Ipecacuanha, a medicinal root imported from the West Indies. There are three kinds distinguished by the eye, namely, the ash-coloured, or grey, brown, and white; but the first of these is justly preferred ; for it is more efficacious than the white, and less violent in its operation than the brown sort.
The ash-coloured ipecacuanha, as imported from Peru, is a small wrinkled root, bent and contorted into a great variety of figures ; its cortical part is compact, brittle, and on breaking, presents a smooth, resinous surface; it has little smell, but a somewhat bitter and sub-acrid taste, so that it covers the tongue with a kind of mucilage.
According to Geoffroy, Neumann, Dale, and Sir Hans Sloane, the roots of a kind of dog's bane (apocynum), are frequently substituted for the genuine ipecacuanha, and have in various instances produced fatal effects. But, if the above-mentioned cha-xa6ters be attended to, accidents of a similar nature may easily be obviated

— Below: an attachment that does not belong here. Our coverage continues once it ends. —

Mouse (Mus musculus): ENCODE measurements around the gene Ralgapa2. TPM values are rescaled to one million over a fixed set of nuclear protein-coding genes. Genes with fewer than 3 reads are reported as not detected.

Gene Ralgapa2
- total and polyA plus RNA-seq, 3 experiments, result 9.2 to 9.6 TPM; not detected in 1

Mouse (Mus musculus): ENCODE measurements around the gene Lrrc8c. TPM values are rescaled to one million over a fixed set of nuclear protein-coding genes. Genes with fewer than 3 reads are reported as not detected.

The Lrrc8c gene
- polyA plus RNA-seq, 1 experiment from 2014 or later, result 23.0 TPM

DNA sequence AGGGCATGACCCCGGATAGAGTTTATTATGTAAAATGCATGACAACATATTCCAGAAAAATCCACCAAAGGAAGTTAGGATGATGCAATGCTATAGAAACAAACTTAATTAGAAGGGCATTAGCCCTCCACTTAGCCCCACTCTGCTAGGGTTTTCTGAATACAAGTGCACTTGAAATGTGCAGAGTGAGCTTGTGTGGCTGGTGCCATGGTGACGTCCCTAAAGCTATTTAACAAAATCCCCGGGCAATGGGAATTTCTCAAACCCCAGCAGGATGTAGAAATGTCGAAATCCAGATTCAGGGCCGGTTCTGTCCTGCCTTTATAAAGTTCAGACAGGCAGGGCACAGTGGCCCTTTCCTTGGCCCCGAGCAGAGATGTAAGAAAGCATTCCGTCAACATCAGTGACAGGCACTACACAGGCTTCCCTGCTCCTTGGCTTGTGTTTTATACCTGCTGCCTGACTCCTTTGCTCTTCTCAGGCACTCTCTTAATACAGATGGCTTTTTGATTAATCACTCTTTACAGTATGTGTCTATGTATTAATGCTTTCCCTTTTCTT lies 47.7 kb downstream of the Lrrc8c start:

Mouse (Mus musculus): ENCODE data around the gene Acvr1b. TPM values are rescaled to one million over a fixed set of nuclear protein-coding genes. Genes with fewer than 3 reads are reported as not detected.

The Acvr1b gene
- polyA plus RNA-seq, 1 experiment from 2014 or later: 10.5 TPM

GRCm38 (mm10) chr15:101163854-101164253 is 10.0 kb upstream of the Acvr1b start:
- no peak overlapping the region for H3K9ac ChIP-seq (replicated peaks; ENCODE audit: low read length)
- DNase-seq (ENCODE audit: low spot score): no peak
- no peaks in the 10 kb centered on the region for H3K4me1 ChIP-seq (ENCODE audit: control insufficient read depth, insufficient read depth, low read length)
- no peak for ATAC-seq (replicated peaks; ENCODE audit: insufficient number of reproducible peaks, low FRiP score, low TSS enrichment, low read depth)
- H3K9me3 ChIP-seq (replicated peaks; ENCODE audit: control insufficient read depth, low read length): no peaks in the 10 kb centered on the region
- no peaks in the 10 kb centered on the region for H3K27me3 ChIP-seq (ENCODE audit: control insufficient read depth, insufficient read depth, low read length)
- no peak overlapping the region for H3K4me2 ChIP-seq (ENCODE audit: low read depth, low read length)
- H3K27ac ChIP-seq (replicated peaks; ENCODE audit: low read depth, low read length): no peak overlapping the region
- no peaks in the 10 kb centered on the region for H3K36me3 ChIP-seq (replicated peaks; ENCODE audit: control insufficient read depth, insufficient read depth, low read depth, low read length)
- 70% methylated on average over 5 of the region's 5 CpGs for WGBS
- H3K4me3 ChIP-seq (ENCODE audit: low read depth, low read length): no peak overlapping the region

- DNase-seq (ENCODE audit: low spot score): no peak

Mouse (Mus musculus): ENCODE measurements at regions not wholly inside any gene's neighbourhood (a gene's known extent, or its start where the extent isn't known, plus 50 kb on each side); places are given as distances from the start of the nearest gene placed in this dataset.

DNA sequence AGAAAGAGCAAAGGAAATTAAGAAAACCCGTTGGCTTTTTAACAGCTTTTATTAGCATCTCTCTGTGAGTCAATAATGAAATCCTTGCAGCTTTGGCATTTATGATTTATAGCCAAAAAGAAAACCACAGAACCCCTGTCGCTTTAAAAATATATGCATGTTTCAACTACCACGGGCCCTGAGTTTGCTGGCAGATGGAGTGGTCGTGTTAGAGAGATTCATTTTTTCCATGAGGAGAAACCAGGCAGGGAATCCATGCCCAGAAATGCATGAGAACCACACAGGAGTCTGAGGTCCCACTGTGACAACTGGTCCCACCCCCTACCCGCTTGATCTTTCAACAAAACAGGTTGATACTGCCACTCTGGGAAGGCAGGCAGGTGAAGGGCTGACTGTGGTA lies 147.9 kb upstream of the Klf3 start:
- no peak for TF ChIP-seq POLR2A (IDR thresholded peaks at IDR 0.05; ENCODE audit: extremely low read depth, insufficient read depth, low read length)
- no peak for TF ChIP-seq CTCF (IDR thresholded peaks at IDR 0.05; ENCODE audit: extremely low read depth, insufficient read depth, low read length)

.Ipecacnanha is one of the safest and mildest emetics, and possesses this peculiar advantage, that it passes off by the skin or bowels, if it should not operate by vomiting. In dysenteries, it is almost a specific, and often contributes to per-form a cure in a very few days. "When given in powder, its action is more certain than in any other form: hence it is now employed in many diseases, where full vo-mitting is indicated; for which purpose from 15 to "25 grains are prescribed for a lull dose. It is also beneficially administered in very small doses, so as neither to operate by vomiting, purging, nor sweating ; for instance, a third or fourth part of a grain, to be taken every half-hour or oftener, with a view-to vellicate the intestinal canal, and by its nauseating effect, to give a different tone to the action of the stomach and bowels. Thus, it is recommended to be given in the paroxysm of spasmodic asthma, as well as in obstinate coughs ; and a dose of 3 or 4 grains every morning, in chronical asthmatic cases.